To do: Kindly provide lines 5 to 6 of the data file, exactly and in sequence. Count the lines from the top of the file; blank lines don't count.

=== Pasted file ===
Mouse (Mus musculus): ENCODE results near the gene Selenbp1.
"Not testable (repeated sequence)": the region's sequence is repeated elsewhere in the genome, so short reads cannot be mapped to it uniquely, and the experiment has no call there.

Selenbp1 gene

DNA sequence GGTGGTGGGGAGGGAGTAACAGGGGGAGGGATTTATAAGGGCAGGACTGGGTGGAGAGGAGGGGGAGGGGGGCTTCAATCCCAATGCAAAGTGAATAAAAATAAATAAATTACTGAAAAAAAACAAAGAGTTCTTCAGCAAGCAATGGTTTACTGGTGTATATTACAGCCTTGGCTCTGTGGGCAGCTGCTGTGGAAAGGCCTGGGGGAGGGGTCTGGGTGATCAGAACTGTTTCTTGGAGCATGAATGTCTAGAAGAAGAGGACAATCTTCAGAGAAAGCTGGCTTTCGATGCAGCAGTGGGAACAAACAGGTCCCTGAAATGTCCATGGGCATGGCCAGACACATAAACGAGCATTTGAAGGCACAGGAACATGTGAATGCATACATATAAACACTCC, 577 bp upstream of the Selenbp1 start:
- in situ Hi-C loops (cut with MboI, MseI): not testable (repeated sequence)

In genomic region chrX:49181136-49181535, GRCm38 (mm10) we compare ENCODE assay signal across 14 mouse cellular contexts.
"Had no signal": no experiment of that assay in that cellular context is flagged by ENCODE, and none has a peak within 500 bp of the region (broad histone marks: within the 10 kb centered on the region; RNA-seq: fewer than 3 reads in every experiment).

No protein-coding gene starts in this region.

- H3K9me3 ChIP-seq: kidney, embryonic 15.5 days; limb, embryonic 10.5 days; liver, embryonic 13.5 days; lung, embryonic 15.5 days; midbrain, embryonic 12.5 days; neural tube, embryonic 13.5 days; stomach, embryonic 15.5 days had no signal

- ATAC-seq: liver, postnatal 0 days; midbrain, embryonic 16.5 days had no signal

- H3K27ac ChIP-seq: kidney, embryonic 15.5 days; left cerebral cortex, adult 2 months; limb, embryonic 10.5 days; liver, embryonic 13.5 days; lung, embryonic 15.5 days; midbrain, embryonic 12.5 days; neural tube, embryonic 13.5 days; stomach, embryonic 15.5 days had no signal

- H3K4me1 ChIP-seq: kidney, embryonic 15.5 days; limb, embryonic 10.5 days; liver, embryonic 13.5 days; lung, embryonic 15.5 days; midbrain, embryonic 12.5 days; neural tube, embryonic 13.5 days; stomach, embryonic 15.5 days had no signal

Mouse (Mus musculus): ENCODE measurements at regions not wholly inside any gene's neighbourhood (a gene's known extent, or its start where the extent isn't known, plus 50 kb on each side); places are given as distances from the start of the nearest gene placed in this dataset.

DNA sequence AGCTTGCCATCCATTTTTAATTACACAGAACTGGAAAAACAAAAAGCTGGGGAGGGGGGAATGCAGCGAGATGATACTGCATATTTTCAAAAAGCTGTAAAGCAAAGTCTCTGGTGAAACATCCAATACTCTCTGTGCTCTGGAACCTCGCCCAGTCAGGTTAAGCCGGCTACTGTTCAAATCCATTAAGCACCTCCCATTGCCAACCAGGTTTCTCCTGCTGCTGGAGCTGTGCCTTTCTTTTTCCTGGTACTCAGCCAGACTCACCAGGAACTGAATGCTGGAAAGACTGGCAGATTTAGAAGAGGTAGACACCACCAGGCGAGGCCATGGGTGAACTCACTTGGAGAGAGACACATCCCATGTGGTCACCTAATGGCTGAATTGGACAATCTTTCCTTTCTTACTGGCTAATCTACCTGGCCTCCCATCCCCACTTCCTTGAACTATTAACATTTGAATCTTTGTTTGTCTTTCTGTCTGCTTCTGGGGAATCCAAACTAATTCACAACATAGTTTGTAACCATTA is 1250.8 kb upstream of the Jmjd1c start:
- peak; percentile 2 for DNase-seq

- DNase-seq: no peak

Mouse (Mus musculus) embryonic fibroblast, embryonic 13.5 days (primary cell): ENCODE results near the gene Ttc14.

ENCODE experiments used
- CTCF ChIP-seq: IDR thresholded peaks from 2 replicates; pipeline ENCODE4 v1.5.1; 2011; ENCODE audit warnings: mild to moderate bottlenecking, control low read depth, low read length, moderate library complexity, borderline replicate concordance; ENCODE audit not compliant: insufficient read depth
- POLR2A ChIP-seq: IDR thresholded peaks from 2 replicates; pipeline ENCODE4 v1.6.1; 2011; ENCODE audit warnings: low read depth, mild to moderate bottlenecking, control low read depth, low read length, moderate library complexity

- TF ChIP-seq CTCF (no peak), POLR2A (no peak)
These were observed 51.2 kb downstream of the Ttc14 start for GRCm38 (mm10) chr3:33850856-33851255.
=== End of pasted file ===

- in situ Hi-C loops (cut with MboI, MseI): not testable (repeated sequence)

In genomic region chrX:49181136-49181535, GRCm38 (mm10) we compare ENCODE assay signal across 14 mouse cellular contexts.